The Department of Labor announced the latest jobless claims for last week ending on January 21st. At first glance, the data appear to look bad, but in reality are right on track for the economic recovery. When comparing the overall numbers to the 4-week average, as well as seasonally adjusting the numbers, there should be no worries for the number of claims.
For the week ending in January 21st the initial jobless claims rose by 21,000 to 377,000. The increase is partially due to retailers coming off the holiday shopping season. With less consumer activity, there is not as much need and some temporary employees are let go. Even with the increase, the 4-week moving average showed 377,500 initial jobless claims; a decline of 2,500. The decline indicates that the economy is increasing in strength and overall more people are finding employment.
For the week ending in January 14th the insured unemployed gained 88,000 to a seasonally adjusted 3,554,000. However, more importantly, the 4-week moving average showed a number of 3,569,000. This represented a decrease of 15,750 from the previous week.
The jobless claims measure is a good indicator of how the economy is looking, and it will give investors an idea of what direction the economy is heading. As we see with every recession, the number of claims rises sharply, and falls slowly. The speed of the change is what will drive investor sentiment. While there are several number reported, the initial jobless claims is the main focus of the announcement. These claims track the people who are filing for unemployment benefits for the first time (to receive a benefit a person must file a claim each week while they are unemployed, this number is just those filing the initial week). The Department of Labor also reports the number of on-going claims from which the overall unemployment rate is derived.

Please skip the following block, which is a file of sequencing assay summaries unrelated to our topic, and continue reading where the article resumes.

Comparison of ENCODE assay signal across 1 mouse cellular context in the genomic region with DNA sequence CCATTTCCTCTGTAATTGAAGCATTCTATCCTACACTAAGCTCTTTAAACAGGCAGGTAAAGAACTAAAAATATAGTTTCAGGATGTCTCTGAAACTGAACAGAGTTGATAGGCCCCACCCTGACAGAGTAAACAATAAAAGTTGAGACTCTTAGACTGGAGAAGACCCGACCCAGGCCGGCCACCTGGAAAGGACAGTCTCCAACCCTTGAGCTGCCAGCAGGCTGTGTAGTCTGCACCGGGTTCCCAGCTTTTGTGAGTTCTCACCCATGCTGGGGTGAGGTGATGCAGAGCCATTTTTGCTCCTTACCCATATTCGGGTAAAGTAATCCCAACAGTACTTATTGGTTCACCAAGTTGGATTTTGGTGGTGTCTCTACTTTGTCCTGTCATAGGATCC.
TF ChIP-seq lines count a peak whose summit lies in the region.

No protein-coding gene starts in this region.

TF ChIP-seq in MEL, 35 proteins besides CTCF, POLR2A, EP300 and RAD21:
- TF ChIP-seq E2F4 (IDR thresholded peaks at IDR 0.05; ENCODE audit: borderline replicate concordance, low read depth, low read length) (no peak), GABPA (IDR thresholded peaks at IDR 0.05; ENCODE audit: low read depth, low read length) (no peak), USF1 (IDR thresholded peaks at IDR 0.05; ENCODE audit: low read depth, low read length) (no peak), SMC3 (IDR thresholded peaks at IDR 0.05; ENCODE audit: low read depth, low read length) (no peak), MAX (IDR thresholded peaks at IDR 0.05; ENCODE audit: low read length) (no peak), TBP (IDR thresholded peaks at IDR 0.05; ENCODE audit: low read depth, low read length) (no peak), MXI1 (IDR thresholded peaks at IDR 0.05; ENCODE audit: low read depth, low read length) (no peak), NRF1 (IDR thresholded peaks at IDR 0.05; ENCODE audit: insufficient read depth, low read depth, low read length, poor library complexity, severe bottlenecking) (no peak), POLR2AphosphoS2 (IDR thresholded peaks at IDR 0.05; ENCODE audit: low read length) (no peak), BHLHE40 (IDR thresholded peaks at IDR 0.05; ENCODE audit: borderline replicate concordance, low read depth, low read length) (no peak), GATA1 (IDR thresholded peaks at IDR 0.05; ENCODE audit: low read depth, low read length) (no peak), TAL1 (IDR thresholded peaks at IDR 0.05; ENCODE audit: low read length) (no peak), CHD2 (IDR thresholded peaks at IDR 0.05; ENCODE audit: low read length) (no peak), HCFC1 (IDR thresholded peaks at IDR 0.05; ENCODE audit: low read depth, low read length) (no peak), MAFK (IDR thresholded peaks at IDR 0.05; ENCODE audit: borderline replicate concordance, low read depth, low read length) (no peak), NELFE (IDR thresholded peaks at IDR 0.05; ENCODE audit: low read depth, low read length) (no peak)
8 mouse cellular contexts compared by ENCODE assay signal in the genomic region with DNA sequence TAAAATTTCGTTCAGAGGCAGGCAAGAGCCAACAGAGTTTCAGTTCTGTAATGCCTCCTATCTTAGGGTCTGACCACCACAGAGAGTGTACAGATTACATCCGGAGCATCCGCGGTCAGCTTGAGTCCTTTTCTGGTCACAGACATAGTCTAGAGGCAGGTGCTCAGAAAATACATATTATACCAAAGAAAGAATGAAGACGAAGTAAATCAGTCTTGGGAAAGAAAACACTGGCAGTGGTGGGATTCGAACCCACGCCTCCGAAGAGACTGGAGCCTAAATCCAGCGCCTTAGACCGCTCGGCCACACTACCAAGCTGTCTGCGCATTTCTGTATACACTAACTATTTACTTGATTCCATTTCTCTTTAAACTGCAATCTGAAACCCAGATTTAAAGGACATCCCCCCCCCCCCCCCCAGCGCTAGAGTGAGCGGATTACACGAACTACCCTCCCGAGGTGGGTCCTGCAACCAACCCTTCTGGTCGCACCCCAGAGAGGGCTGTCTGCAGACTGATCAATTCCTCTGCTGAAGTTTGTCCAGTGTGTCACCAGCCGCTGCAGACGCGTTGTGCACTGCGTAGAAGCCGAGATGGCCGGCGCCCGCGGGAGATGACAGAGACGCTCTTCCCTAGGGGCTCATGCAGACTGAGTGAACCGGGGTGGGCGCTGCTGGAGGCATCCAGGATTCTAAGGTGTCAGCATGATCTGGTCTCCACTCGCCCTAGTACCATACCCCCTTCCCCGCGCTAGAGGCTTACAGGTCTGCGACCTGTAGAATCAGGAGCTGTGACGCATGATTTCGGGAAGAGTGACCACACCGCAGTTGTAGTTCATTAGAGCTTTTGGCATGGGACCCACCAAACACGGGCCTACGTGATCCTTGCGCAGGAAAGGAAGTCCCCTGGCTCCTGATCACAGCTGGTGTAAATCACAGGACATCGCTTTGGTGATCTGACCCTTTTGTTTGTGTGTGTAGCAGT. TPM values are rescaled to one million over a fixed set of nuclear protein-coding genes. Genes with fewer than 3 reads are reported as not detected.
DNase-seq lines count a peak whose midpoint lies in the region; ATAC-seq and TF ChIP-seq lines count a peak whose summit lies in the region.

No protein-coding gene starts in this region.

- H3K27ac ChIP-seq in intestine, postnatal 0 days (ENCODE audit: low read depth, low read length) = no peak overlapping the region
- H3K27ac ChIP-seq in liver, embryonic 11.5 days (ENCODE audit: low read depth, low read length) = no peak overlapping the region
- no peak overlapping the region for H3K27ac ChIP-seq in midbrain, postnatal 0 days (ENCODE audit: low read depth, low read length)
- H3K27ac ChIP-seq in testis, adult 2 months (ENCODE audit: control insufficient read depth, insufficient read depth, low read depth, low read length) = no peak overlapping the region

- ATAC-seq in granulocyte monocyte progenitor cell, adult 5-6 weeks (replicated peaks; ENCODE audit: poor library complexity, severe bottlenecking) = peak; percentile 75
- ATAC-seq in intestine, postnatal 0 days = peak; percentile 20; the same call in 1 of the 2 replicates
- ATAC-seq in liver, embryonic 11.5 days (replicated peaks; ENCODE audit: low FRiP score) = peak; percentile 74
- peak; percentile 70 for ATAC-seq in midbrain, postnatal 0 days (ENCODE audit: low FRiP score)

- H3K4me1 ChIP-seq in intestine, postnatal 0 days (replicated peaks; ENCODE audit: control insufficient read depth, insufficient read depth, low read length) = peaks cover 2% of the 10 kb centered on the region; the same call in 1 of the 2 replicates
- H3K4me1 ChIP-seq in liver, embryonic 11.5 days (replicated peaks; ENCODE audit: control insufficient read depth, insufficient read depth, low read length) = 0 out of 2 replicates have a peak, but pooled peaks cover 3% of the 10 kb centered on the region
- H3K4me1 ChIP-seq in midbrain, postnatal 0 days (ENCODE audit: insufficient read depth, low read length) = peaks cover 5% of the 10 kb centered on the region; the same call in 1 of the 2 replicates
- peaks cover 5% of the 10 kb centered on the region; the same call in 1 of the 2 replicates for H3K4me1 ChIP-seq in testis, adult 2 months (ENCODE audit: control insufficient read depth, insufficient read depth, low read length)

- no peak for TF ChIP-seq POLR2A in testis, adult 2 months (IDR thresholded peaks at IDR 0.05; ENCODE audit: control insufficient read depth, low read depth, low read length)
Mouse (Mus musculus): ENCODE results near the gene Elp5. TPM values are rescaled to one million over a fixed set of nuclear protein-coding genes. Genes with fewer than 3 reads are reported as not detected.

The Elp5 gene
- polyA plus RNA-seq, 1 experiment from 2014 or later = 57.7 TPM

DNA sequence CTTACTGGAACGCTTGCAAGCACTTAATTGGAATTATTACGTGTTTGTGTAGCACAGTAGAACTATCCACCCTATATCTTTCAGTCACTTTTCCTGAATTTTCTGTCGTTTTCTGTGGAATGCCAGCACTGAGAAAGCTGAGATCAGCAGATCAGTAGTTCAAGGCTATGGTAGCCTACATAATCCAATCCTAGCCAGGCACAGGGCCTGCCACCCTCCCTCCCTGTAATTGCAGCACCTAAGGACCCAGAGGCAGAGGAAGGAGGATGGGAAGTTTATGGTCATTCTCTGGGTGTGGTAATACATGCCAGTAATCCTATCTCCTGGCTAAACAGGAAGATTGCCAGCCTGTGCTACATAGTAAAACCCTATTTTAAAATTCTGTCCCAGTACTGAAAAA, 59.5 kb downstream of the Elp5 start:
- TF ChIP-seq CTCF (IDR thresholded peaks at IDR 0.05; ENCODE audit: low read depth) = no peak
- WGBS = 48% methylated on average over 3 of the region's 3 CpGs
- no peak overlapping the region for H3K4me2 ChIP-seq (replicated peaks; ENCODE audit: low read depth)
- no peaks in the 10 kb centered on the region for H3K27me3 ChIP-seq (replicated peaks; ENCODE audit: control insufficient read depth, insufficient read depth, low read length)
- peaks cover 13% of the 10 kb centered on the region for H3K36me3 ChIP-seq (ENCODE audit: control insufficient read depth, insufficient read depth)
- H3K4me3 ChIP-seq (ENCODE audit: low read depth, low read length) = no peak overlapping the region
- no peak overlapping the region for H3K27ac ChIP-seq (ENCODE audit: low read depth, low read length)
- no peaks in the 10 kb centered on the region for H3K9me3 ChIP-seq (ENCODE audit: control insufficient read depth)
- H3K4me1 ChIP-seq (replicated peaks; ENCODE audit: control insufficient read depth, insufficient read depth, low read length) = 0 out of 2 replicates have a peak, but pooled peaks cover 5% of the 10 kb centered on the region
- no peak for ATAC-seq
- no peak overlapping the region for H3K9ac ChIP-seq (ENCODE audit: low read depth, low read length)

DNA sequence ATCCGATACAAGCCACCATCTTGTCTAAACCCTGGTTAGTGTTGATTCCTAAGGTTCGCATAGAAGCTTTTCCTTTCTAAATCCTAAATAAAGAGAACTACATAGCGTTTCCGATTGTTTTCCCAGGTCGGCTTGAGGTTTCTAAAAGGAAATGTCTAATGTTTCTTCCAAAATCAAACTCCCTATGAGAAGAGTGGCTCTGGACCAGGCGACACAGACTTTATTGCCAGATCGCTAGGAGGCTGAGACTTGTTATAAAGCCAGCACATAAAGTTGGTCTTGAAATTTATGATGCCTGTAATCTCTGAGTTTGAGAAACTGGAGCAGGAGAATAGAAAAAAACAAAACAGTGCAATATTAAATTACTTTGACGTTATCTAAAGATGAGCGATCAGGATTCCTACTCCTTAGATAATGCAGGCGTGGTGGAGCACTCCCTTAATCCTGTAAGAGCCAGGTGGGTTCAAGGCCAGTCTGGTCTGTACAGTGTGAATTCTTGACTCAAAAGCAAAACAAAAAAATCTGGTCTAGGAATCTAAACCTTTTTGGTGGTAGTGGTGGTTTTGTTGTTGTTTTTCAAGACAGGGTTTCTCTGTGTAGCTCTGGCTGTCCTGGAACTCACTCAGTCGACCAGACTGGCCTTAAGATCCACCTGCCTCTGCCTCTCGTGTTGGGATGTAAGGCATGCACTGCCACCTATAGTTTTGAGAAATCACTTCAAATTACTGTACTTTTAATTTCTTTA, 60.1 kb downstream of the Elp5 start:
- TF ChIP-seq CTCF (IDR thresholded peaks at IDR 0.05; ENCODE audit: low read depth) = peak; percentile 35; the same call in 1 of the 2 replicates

While unemployment claims are often fickle, they are a good indicator of the direction of the economy. Many people say they are unreliable since often people just give up looking for work, or they run out of unemployment benefits so they are no longer included in the measure. But there is merit to the claims, and by looking at the overall direction of unemployment claims, such as found on this chart, we see that the trend in claims is in a decline. When more people are working that means more money is moving in the economy. When the money moves, the economy grows. There is a threshold that can be tolerated, however. Too many people employed means employers will be unable to find help when they need it. For the individual who is unemployed the situation is bad, but a certain number of unemployed is actually good for the economy.